Unique note placements can sometimes make a groove sound off kilter. This is fairly common in R&B and hip-hop production. But rather than quantizing or “humanizing” a pattern in recording software, which can sound random, we can create these feels by exploring unusual subdivisions.
This month we’ll explore quintuplet kick and snare placements underneath 8th-note grooves. To do this effectively, we need to perceive 8th notes and quintuplets simultaneously.
The first step is to internalize a five-over-two polyrhythm, as demonstrated in Exercise 1. In a bar of 2/4, play quarter notes on the hi-hat and every other quintuplet partial on the snare.
When practicing these exercises, count quintuplets out loud using the syllables “ta, ka, din, ah, gah.” Make sure the snare lines up with your counting while the hi-hat holds down the pulse. Specifically on beat 2, the “ka” needs to feel like a syncopated offbeat. It can be helpful to bob your head on each “ta” to emphasize the pulse.
In Exercise 2, the rhythm is compressed into a single quarter note. Go slowly, count the quintuplet partials out loud, and try to feel the hi-hat as the pulse. The second hi-hat note falls on the “&” of the groove, which lies between the “din” and “ah” of the quintuplet. We need to feel the quintuplet partial after “&” as if it’s a syncopated offbeat.
Exercise 3 sets up the framework we’re going to explore in the rest of this lesson. Don’t worry too much about speed here—the goal is to play a straight-8th-note pattern while counting quintuplets out loud. Being able to vocalize the quintuplet on top of the 8th-note groove will help your kick and snare placement. Spend some time immersing yourself in these initial examples before continuing.
To emphasize the pulse, try Exercise 3 with a four-on-the-floor bass drum pattern.
Exercises 4–7 demonstrate the four remaining quintuplet partials within the basic groove. In Exercise 7, make sure that the bass drum lines up with the syllable “gah” (fifth quintuplet partial). It can be easy to play a lazy 16th note that resembles the quintuplet placement, but it’s an entirely different exercise to count and feel this placement properly within the quintuplet.
Once you’re comfortable with each single-partial possibility, it’s time to tackle the rest of the quintuplet rhythmic variations. You can find a complete list of each variation at moderndrummer.com, and we’ll be referencing this list throughout the rest of the lesson.
The next two examples explore a couple of two-note rhythmic variations. Exercise 8 places the bass drum on the third (“din”) and fifth (“gah”) quintuplet partials (labeled Rhythm C3 in the supplemental online document).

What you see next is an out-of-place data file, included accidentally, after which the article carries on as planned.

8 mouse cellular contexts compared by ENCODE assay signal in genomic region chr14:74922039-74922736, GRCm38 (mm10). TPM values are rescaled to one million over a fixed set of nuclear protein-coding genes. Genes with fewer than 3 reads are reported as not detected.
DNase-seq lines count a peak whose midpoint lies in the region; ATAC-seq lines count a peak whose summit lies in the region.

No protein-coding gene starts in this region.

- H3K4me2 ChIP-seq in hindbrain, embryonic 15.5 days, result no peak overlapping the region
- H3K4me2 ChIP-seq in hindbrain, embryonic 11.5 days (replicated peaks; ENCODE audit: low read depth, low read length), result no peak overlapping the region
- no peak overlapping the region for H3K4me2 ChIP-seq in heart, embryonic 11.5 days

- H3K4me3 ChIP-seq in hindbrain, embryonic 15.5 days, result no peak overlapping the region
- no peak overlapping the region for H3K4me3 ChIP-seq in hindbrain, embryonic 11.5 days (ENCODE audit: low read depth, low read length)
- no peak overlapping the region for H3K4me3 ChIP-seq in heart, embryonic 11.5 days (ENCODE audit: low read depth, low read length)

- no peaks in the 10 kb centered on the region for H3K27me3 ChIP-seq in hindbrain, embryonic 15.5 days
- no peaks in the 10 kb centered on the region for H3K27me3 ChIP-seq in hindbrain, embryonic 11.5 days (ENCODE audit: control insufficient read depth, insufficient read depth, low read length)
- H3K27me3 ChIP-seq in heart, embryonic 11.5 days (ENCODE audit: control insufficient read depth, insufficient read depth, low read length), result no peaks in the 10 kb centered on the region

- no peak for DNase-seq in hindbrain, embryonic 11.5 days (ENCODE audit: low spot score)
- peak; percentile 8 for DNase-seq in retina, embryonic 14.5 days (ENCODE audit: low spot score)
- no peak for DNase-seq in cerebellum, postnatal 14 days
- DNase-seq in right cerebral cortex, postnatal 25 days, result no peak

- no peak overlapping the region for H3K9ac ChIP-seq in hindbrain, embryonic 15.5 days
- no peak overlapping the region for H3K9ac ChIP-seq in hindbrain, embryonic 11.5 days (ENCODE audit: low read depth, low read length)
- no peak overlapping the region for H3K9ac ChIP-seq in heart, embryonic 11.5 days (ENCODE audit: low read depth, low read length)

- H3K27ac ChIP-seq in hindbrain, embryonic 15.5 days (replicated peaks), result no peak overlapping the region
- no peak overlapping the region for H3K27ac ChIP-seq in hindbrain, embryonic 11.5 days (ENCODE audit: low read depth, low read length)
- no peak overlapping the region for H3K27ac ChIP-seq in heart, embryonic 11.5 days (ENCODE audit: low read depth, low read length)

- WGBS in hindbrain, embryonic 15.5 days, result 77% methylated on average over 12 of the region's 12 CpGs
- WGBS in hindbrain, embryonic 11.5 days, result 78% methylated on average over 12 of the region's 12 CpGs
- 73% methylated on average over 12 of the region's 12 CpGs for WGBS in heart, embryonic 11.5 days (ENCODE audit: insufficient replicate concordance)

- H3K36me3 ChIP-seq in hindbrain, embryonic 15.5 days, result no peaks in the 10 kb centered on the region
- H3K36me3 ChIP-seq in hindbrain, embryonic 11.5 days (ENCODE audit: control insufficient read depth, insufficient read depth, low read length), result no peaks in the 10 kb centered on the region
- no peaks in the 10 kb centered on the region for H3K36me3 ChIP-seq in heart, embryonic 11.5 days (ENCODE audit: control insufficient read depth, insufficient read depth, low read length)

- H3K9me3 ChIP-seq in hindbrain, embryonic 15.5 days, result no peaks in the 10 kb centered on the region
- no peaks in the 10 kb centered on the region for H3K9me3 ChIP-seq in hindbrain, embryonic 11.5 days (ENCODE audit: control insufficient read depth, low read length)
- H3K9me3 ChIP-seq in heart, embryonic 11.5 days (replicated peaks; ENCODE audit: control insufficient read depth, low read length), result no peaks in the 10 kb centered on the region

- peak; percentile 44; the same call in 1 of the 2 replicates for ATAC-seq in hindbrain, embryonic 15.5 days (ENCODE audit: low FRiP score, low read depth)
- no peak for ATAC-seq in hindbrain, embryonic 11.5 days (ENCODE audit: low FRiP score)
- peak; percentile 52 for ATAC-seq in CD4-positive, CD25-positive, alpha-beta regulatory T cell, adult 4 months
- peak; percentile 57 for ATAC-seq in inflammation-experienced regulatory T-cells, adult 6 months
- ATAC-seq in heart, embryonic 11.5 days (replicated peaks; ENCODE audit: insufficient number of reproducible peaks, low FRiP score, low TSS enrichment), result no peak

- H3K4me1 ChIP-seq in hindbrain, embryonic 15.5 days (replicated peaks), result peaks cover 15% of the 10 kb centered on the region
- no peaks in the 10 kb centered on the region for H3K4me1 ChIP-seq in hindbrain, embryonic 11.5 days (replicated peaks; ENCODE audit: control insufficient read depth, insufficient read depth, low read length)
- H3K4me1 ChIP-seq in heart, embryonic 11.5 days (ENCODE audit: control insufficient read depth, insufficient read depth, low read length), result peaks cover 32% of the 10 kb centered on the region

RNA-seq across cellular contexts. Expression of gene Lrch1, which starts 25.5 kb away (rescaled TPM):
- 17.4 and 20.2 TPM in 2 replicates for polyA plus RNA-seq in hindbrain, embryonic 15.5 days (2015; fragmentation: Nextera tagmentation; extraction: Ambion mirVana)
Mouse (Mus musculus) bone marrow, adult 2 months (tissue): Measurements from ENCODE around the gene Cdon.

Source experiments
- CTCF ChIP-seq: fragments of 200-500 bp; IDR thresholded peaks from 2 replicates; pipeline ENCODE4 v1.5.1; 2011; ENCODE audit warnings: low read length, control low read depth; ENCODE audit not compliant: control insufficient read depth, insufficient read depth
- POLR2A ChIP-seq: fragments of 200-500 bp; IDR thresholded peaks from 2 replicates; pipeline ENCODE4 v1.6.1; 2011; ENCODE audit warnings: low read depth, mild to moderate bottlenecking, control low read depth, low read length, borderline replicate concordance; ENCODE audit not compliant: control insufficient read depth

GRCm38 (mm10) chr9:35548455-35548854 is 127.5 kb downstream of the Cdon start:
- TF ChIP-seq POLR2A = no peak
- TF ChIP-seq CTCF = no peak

Exercise 9 places the fourth (“ah”) and fifth (“gah”) quintuplet partials (Rhythm B4) on the bass drum, and there’s an open hi-hat on beat 1. Be careful to close your hi-hat exactly on the third partial (“din”) so that the right hand plays the hi-hat between the left foot and the bass drum on “ah.”
The next two examples incorporate ghost notes into two-note quintuplet combinations. Exercise 10 places ghost notes on the second (“ka”) and third (“din”) partials (Rhythm B2), and there are some extra bass drum notes to beef up the groove.
Exercise 11 places ghost notes on the third (“din”) and fifth (“gah”) partials (Rhythm C3), and there’s a snare buzz instead of a ghost stroke on the last note of the measure.
Exercise 12 incorporates a four-note snare, hi-hat foot, and kick figure that starts on the second quintuplet partial of each beat. An accented snare note breaks up the pattern on the last beat of the measure.
So far we’ve looked at rhythms that fit within one beat. The final two examples explore polyrhythmic quintuplet phrases. Exercise 13 creates a five-over-four polyrhythm by repeating a four-note bass drum pattern (every first, second, and fourth note) across a quintuplet subdivision.
The last example is in 7/4 and applies a seven-note pattern (every first, fourth, and fifth bass drum note) to the quintuplets. This creates a five-over-seven polyrhythm.
The goal is to find the pocket and groove within these patterns. It’s one thing to make unique grooves by purposely playing notes slightly out of place, but that barely scratches the surface of what’s possible when you start exploring a subdivision with the concepts in this lesson.
Aaron Edgar plays with the Canadian prog-metal band Third Ion and is a session drummer, clinician, and author. He teaches weekly live lessons on Drumeo.com. You can find his book, Boom!!, as well as information on how to sign up for private lessons, at aaronedgardrum.com.